Hey Stay-At-Home Dads: Wanna Be Published?

Yeah, that’s right!

Are you a stay-at-home dad/househusband/homemaker/Mr. Mom (I hate that last epithet, by the way)?  I am currently seeking contributors to a non-fiction essay anthology that will hopefully be published in early to mid December through my publishing company, Portmanteau Press LLC.

The anthology will be entitled The Myth of Mr. Mom and I am seeking other stay-at-home fathers to share their unique stories, anecdotes, growing pains, and anything else that goes along with the general theme of debunking the generalized myth that men are not as capable of going into the home as women are capable of leaving it.

Gloria Steinem, noted feminist and female empowerment icon, recently discussed this issue on an episode of The Colbert Report in promotion of her upcoming documentary when she said, “we know that women can do what men and can do… But we don’t know that men can do what women can do.”

I feel that, in this day and age, we are at a strange crossroads where women are making amazing headway at creating equality in the workplace (still not fully there yet, but progress is being made) yet we are nowhere close to seeing an equality in the acceptance of men staying home to be full-time caregivers and homemakers.  This is where The Myth of Mr. Mom aims to shed some awareness.  I want to collect real stories by real men like myself who embrace their roles as homemakers and prove that men are just as capable as women of being the primary childcare provider, house cleaner, family organizer, and all of the other roles that fit into the overarching job title of stay-at-home parent.

Now that you understand the goal of this particular piece of non-fiction, you may want to know the guidelines for submission if you want to participate (and get published!).  I am hoping to have around 10 essays involved in this anthology, including one of my own.  In addition to being a contributor, I will serve as editor and publisher of this work.

1.) Essays should be between 2000-4000 words, typed in Times New Roman, double-spaced.
2.) Essays need to be non-fiction and written in the first-person.  This is your story!
3.) Essays should follow the general theme of The Myth of Mr. Mom, specifically discussing unique challenges, struggles, or anecdotes about your transition into the home and how you are successful in this role.
4.) Please include a bio of no more than 100 words about yourself. Feel free to include a website and/or blog link if you are active in those realms.  These links will be published in the final product.
5.) While humor is not a requirement, essays with a humorous element will be more strongly considered.
6.) All submissions will become property of Jeremy Rodden and Portmanteau Press LLC for publishing and marketing purposes.
7.) Essays should be submitted to jeremyrodden(at)hotmail(dot)com no later than October 31st, 2011 Midnight EST.  I reserve the right to end submissions early (or extend the deadline, as necessary), so keep posted to Toonopolis, The Blog for updates.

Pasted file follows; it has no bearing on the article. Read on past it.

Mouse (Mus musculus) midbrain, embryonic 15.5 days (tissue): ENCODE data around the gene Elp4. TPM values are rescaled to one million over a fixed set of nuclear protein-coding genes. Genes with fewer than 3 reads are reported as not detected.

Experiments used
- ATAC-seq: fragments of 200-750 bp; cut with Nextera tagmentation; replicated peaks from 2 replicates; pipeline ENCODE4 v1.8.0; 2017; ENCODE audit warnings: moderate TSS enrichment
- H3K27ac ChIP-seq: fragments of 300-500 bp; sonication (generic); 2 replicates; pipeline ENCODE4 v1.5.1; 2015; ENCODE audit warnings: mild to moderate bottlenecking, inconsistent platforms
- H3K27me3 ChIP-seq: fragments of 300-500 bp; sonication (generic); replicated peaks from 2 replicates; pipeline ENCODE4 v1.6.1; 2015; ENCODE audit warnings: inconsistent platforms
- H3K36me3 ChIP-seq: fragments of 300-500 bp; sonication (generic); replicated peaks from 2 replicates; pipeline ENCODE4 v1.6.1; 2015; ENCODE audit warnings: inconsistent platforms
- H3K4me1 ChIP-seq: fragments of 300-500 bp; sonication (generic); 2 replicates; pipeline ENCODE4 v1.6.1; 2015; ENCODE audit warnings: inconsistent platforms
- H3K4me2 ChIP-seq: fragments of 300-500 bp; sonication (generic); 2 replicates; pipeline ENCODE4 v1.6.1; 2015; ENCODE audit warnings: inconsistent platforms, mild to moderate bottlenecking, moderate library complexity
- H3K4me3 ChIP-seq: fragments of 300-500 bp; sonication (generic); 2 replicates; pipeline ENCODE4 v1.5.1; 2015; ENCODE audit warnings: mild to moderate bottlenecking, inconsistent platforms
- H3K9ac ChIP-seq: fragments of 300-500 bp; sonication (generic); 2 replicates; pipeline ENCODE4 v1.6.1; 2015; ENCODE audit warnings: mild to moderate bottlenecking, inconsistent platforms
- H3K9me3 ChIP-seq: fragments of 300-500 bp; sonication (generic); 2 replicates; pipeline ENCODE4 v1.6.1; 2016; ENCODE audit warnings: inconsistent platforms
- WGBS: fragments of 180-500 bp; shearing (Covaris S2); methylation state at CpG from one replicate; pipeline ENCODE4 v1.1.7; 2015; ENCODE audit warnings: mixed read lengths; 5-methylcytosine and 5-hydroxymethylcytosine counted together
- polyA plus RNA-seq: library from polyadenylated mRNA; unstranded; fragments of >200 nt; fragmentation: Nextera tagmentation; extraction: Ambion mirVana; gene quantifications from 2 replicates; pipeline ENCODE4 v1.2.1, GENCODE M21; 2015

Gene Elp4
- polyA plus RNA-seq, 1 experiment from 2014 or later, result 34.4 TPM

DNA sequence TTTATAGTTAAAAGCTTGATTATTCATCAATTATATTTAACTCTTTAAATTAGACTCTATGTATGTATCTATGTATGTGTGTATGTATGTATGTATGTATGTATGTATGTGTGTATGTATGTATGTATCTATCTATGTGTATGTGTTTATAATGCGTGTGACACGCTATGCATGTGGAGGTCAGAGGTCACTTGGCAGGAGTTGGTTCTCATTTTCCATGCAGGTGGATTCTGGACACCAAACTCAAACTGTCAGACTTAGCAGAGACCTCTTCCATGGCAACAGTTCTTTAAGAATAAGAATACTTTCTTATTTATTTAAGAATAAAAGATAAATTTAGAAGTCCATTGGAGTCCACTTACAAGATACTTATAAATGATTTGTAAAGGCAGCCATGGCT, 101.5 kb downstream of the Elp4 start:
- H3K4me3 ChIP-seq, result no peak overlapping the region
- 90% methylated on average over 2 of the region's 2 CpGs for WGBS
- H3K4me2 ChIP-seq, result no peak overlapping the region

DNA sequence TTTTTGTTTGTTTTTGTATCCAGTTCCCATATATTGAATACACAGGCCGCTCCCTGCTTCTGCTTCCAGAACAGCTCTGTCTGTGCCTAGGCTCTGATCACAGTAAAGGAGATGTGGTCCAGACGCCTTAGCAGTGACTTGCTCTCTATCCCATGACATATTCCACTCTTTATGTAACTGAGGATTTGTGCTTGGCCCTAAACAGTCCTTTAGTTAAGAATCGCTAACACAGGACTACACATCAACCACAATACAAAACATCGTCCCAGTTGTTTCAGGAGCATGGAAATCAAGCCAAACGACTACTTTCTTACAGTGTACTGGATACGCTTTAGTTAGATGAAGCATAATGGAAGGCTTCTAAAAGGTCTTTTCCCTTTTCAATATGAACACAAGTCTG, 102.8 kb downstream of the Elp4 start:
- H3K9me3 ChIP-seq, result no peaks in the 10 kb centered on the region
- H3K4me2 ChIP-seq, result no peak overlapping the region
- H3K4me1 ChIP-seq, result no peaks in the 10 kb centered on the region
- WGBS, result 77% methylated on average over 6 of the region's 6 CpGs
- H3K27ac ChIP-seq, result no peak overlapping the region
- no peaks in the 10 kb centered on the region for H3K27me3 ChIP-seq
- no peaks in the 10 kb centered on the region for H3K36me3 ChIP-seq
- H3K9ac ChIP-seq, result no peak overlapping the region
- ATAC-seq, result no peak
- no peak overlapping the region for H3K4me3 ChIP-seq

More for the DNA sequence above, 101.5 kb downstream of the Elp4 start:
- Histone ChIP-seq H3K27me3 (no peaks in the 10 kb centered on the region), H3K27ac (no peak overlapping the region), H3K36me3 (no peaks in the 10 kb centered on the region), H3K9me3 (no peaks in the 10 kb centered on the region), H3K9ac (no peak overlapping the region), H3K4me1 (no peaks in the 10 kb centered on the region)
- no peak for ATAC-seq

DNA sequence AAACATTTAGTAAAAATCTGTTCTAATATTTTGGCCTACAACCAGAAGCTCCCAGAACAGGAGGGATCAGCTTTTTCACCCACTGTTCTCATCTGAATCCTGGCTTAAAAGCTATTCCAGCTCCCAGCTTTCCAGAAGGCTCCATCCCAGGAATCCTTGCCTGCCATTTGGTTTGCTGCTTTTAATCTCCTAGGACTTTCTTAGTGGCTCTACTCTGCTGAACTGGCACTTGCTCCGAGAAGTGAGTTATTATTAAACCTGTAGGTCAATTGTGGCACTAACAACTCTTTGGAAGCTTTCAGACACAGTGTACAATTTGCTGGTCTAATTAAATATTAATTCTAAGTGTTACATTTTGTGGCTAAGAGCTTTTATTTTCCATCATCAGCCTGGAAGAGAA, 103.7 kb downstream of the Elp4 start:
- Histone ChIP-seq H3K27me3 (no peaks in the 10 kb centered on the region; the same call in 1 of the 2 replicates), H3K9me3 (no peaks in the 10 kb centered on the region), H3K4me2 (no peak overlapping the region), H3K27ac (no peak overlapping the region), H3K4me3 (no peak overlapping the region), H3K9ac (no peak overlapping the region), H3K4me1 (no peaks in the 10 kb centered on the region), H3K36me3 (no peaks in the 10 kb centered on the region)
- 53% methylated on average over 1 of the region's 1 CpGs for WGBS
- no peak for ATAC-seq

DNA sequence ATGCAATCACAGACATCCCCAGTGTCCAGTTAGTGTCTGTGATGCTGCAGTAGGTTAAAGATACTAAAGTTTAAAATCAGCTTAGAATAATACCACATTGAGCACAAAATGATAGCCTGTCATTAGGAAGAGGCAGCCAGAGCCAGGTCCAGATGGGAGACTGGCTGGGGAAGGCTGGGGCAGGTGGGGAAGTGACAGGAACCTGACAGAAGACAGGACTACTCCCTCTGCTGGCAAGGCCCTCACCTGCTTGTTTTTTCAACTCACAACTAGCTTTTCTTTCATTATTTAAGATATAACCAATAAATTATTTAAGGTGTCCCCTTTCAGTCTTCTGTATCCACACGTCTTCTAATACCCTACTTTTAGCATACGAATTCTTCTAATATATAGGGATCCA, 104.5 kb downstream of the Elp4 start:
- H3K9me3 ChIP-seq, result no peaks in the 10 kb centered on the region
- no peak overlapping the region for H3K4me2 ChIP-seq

8.) Tentative release date for the book, which will be available in both eBook and paperback, is December 10th, 2011.

Frequently Asked Questions

Are you trying to get money out of me?!

Of course not! There is no payment required for submission. Any contributors selected for the final work will receive three (3) copies of the paperback (retail value ~$45) as a thank you for their contribution.  This isn’t one of those Who’s Who type of scams to con contributors into buying copies of the book.

Where will the book be available for sale?

The eBook will be available through all major eBook retailers, including Kindle, Barnes & Noble, Apple iBookstore, Smashwords, Sony Reader Store, Kobo, and Diesel.  The paperback will be available through Amazon.com and Barnes & Noble (bn.com).  It will also be available through Ingram, which means that most brick-and-mortar bookstores can order copies of the book when requested by a customer.

Will my essay be edited or changed?

All submissions selected for publication will be edited for grammar, punctuation, structure, and (if needed) clarity.  I will not seek to change anyone’s voice or message through the editorial process and the final, edited version will be presented to the original author prior to publication for approval.

Will you be publishing any more anthologies like this in the future?

Obviously, if this work is successful I would love to continue to produce works similar to The Myth of Mr. Mom in the future.  There are many men out there who would love to lend a voice to raising awareness to the acceptability of men as stay-at-home parents and I would like to give as many as possible an outlet for that voice.  I would love to make this an annual, or even bi-annual, project depending on interest from contributors and readers.

Everything is on a pretty tight deadline.  Will it be done in time?

I wish I had begun the project sooner, but I was working on completing a novella before I took this on.  Now that the first draft of Toonopolis Short: Anchihiiroo is complete and the novella is into editing/revising stage, I feel I can dedicate time to this project.  Ideally, I would like the book to be out far enough before Christmas that it can be available as a gift option, but it all depends on how quickly I get submissions and then how quickly we can edit and prep it for publishing.  I think Portmanteau Press LLC can get it done.

I have more questions!

Feel free to comment on the blog post below (preferred) so that any others who have your same question can also get their answer.  If you have more personal questions, feel free to email me at jeremyrodden(at)hotmail(dot)com or hit me up on Twitter (@toonopolis).  Thank you for your interest in submitting your work to this compilation and here’s to hoping we, collectively, can put a little dent in the lack of awareness that not all stay-at-home dads are Michael Keaton in Mr. Mom.